They asked me to represent them, and I did. While the settlement that we ultimately entered into was confidential, let’s just say when they each passed away, they were each fully insured with fully funded Columbian Mutual life insurance policies for which no additional premiums were ever paid. I still have a framed card in my office from my grandfather, thanking me for the work that I did. My grandparents were first-generation Americans; emigrating here from Poland in the early part of the twentieth century. To have their grandson, two generations later, be able to use the justice system of their chosen country to represent them against a powerful corporation was very meaningful for them and for me.
LD: I can imagine. That’s so moving. Oh, absolutely. Can we talk about some of your trial successes? DiCello Levitt is a “trial-first” firm. Tell me about how that works in practice. You have the DiCello Levitt Trial Advocacy Center at your firm – can you share a little of what that is?
AL: Sure. We work up every case that our firm takes with the assumption that we’re going to try it. We have an in-house focus grouping and mock trial practice. It informs the way we evaluate and structure and litigate every single case we have.
Every word that comes out of your mouth, every phrase that comes out of your mouth, and the way you frame a story is vital. It’s about proper, clear communication, and making sure your message resonates with people. That’s something that we work on every day. For example, our partner Bobby DiCello got a record $50 million verdict in Arnold Black’s police brutality case against the City of East Cleveland. We have all seen how police brutality cases have played out in recent years. But because of the horrific facts of the case and Bobby’s ability to tell Arnold Black’s story in a way that resonated with the jury, Arnold got justice. We are proud of that accomplishment and that result, which culminated in Public Justice naming my partners Mark and Bobby DiCello the 2021 Trial Lawyers of the Year.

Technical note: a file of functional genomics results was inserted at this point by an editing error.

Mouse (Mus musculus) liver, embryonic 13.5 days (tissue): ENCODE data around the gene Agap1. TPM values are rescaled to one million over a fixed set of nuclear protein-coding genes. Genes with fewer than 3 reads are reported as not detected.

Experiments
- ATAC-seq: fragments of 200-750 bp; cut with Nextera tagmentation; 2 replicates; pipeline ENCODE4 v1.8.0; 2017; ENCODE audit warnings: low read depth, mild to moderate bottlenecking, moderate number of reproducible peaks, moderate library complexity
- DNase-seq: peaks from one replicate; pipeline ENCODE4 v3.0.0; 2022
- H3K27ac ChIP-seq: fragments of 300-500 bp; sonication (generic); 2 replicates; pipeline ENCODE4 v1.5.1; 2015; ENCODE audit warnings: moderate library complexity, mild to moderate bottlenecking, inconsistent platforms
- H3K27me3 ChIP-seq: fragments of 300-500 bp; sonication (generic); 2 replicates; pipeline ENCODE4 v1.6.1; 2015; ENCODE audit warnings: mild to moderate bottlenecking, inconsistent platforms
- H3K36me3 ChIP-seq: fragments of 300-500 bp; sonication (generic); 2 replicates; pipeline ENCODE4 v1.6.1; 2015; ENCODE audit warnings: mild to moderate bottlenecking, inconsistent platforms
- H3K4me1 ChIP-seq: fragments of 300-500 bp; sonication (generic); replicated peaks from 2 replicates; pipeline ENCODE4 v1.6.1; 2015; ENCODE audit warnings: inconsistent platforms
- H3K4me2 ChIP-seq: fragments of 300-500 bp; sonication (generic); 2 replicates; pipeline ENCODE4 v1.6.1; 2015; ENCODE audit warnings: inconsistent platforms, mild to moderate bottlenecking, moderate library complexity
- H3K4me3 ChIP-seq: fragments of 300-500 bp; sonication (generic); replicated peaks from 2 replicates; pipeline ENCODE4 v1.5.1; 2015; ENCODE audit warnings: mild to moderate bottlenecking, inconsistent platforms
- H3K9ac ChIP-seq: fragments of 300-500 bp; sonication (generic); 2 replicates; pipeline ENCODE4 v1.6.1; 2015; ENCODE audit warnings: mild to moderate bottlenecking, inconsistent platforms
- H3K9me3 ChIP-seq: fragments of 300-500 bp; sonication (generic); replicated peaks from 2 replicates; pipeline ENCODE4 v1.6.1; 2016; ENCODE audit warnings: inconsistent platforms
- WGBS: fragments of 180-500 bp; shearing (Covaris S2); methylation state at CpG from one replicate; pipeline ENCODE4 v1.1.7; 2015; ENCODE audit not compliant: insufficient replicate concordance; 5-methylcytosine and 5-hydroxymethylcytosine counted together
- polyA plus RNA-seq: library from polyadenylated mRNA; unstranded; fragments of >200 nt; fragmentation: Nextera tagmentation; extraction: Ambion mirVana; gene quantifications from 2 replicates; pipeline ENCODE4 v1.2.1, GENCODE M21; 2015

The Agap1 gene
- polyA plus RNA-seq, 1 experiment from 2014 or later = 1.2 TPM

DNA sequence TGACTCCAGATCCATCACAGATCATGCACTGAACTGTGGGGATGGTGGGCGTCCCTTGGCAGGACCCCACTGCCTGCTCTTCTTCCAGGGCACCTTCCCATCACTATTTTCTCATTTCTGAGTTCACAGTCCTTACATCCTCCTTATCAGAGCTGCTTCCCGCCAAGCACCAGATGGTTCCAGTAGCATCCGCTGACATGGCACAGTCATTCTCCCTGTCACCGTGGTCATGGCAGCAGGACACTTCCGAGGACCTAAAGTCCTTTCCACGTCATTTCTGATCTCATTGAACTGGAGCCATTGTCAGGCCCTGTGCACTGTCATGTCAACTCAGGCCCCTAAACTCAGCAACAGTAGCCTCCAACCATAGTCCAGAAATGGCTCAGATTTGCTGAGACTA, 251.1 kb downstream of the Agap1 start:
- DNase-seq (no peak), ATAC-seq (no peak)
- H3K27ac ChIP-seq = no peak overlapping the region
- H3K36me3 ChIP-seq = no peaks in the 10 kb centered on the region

LD: Absolutely. And you really keep those lines of communication up with the whole legal world, don’t you? Tell me about the work you and your partners do outside your firm. How is that informed by your practice, and vice versa?
AL: Well, we take a broader view of our standing and our responsibility to the bar. Both Amy Keller and I are elected members of the American Law Institute. I’m an elected member of the Economic Club of Chicago, Mark is leading the Summit Council, and Amy is on the Executive Board of Public Justice. The fact is that unless you’re involved in shaping the future of the law, you’re a part of the problem. We strive to be a meaningful solution.
LD: Well, it certainly sounds like you’re doing just that. So, moving back to the present, how do you see the firm moving forward in the coming years?
AL: We want to fulfill our mission to create a firm that truly supports its lawyers. We support our people, we respect our people, and we put our junior lawyers in important roles very early on, unlike the hierarchy of an AmLaw 100 firm. We provide a platform to support the book of business new hires bring with them and support them in expanding their practice within our firm.
That’s why our phone rings all the time with people who want to work with us. Lawyers recognize that we’ve created something special – support without interference. And, as far as how successful that model is? Within four years, expanding from 11 lawyers in two offices to 50 lawyers in seven offices, the billions of dollars in recoveries and settlements, our trial successes, our current caseload, the way we get a look on every important case out there – I’d like to think it speaks for itself.